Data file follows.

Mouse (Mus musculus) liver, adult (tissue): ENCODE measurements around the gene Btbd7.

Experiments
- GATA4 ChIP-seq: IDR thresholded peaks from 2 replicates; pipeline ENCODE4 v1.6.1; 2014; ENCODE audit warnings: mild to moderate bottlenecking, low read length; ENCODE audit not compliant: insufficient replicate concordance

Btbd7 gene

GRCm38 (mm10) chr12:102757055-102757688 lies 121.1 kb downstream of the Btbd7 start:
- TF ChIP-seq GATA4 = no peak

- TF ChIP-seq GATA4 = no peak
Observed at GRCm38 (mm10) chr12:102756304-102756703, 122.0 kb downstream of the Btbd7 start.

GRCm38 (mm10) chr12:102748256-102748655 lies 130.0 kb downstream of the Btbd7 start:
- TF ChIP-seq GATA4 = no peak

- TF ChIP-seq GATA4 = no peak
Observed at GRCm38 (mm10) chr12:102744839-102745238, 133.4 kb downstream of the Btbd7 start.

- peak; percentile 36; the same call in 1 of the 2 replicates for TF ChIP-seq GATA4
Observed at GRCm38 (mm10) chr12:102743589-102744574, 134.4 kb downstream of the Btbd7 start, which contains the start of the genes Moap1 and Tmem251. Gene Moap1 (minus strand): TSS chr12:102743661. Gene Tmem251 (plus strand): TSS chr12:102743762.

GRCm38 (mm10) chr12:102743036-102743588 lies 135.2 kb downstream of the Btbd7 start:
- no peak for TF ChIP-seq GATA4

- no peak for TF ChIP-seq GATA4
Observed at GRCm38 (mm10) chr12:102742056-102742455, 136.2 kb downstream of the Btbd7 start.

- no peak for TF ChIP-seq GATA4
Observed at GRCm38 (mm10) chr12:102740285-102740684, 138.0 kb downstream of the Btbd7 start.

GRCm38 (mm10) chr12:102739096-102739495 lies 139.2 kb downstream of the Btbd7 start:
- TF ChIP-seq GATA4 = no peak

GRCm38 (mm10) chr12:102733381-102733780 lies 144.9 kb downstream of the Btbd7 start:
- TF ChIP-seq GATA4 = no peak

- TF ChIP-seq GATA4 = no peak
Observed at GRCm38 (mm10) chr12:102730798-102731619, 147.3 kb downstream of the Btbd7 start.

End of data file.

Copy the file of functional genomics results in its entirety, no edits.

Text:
Mouse (Mus musculus) liver, adult (tissue): ENCODE measurements around the gene Btbd7.

Experiments
- GATA4 ChIP-seq: IDR thresholded peaks from 2 replicates; pipeline ENCODE4 v1.6.1; 2014; ENCODE audit warnings: mild to moderate bottlenecking, low read length; ENCODE audit not compliant: insufficient replicate concordance

Btbd7 gene

GRCm38 (mm10) chr12:102757055-102757688 lies 121.1 kb downstream of the Btbd7 start:
- TF ChIP-seq GATA4 = no peak

- TF ChIP-seq GATA4 = no peak
Observed at GRCm38 (mm10) chr12:102756304-102756703, 122.0 kb downstream of the Btbd7 start.

GRCm38 (mm10) chr12:102748256-102748655 lies 130.0 kb downstream of the Btbd7 start:
- TF ChIP-seq GATA4 = no peak

- TF ChIP-seq GATA4 = no peak
Observed at GRCm38 (mm10) chr12:102744839-102745238, 133.4 kb downstream of the Btbd7 start.

- peak; percentile 36; the same call in 1 of the 2 replicates for TF ChIP-seq GATA4
Observed at GRCm38 (mm10) chr12:102743589-102744574, 134.4 kb downstream of the Btbd7 start, which contains the start of the genes Moap1 and Tmem251. Gene Moap1 (minus strand): TSS chr12:102743661. Gene Tmem251 (plus strand): TSS chr12:102743762.

GRCm38 (mm10) chr12:102743036-102743588 lies 135.2 kb downstream of the Btbd7 start:
- no peak for TF ChIP-seq GATA4

- no peak for TF ChIP-seq GATA4
Observed at GRCm38 (mm10) chr12:102742056-102742455, 136.2 kb downstream of the Btbd7 start.

- no peak for TF ChIP-seq GATA4
Observed at GRCm38 (mm10) chr12:102740285-102740684, 138.0 kb downstream of the Btbd7 start.

GRCm38 (mm10) chr12:102739096-102739495 lies 139.2 kb downstream of the Btbd7 start:
- TF ChIP-seq GATA4 = no peak

GRCm38 (mm10) chr12:102733381-102733780 lies 144.9 kb downstream of the Btbd7 start:
- TF ChIP-seq GATA4 = no peak

- TF ChIP-seq GATA4 = no peak
Observed at GRCm38 (mm10) chr12:102730798-102731619, 147.3 kb downstream of the Btbd7 start.